And yet, even when we know we’ve acted wrongly, something inside blocks us from saying so or taking action to make amends. More often, that something is a set of beliefs we hold that act as excuses.
Excuses are often assumptions that, whether conscious or subconscious, block us from taking action. Here are ten most frequent ones.
1. If I admit I did something “bad” that means I’m all bad, and that nothing good I’ve ever done can be appreciated.
This excuse also distracts us from directly resolving an issue. It focuses our attention on our fears, in particular the fear of not fulfilling our yearnings to matter and to feel we contribute value in our relationships. This is a shared experience however. Like you, the other person is also wired to yearn to feel like a good and worthwhile person, recognized for their contributions. The point here is that it was our actions that hurt the other, not our self as a person. This is a vital distinction. When our actions caused some harm, the ball is in our court to restore a sense of trust and safety in the relationship.
2. If I let myself feel bad about hurting you that would unleash all the painful feelings I’ve kept hidden tightly inside me, such as shame, guilt, fear, and this would swallow me up.
This excuse misdirects us to focus on avoiding pain rather than identifying the problem, what part we own, what action we can take toward resolution, and so on. It makes sense that you don’t like feeling vulnerable this way. It also makes sense to feel uncomfortable emotions when someone is upset by our actions. It’s even useful to us! These feelings tell us we care, and that’s a good thing. It’s a source of information that, if you’re open, can grow your understanding of the situation. In other words, potentially, this is critical action-activating information. Whereas ignoring the vulnerable aspects of being human can keep us weak and fearful of the vulnerable aspects of our human nature, learning how to own and to strengthen our own sense of emotional safety in a triggering situation is an essential life skill that grows and strengthens our courage and confidence in the long run. Be open and willing to get comfortable with what is uncomfortable to you.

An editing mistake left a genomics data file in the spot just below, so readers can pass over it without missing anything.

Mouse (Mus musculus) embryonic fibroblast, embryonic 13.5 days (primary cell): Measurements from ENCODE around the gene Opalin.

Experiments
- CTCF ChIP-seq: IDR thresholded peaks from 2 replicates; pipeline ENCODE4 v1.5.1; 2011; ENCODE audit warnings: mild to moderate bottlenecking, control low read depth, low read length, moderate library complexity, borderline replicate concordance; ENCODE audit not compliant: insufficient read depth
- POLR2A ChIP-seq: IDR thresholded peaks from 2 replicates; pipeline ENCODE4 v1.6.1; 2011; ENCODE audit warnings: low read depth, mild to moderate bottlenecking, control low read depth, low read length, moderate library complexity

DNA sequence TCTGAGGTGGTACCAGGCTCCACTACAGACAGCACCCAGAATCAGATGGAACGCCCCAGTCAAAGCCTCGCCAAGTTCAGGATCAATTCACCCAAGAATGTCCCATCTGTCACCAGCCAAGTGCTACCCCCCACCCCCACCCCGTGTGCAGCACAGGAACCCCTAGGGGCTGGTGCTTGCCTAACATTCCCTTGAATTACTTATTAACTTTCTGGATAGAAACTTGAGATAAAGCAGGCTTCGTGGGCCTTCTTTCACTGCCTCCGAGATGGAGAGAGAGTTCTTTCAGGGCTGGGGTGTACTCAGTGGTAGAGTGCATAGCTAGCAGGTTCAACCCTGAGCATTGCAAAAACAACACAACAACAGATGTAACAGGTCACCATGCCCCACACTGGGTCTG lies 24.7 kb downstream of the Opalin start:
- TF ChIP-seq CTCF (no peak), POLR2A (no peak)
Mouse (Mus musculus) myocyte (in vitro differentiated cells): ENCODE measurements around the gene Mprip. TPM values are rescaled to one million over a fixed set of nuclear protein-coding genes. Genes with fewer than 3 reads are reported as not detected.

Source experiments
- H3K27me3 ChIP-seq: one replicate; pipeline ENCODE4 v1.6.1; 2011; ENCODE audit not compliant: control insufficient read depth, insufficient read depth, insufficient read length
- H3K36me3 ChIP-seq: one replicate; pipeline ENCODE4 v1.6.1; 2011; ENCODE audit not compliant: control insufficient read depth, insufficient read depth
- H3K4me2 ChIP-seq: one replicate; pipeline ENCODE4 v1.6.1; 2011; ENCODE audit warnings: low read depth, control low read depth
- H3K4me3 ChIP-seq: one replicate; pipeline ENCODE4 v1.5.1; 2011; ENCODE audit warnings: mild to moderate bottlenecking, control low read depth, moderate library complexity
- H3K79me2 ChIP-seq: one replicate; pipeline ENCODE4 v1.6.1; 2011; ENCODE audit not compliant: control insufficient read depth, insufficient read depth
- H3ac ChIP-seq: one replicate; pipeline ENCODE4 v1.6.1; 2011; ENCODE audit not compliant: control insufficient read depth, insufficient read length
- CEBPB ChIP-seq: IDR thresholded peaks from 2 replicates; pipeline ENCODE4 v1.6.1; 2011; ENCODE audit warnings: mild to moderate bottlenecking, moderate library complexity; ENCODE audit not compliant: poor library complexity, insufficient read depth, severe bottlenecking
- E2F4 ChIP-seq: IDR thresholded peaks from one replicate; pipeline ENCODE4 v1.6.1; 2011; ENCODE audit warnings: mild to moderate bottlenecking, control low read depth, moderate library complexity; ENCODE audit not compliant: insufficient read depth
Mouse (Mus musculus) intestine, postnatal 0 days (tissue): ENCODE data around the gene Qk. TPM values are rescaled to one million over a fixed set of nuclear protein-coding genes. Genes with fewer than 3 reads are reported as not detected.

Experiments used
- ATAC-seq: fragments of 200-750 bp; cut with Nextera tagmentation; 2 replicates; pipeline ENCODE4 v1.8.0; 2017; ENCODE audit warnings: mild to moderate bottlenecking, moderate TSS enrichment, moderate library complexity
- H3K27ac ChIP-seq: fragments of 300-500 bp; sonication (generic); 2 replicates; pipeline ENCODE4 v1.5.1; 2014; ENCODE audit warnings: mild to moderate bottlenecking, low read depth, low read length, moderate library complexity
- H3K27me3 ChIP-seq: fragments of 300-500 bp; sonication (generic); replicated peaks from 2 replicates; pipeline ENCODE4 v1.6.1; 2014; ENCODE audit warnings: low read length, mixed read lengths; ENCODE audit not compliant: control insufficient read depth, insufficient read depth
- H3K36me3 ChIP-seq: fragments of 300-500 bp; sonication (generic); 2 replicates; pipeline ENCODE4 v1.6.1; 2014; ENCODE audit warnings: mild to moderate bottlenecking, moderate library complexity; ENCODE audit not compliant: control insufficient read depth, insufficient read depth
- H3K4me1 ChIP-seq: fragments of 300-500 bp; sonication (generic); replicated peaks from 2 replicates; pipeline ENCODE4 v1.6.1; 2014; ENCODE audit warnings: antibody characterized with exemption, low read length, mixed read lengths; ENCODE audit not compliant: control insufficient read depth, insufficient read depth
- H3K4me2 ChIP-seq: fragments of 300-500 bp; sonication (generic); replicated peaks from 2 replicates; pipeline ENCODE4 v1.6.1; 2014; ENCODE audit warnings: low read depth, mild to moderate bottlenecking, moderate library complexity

3. It’s up to the other to prove they’re a good, unselfish person by forgiving and moving on.
The truth is that both of you are good persons, at heart. Like genuine love, genuine forgiveness is a reciprocal process that nurtures both persons, and allows them to learn and grow their wisdom in the process. It is a willingness to engage in whatever actions necessary to nourish the relationship between two people, and enriches the growth and wellbeing of each. It’s as harmful to not acknowledge we’ve hurt another, as it is to be the one that is pressured to forgive and forget, especially when actions are repetitive. If we want vibrant and healthy relationships, we must be willing to engage heartfelt efforts to own actions that, wittingly or unwittingly, hurt a person we love, and let them know with our words and actions to back our intentions.
4. A strong person never admits or asks to be forgiven, they’re entitled to be automatically forgiven and to treat others as they see fit.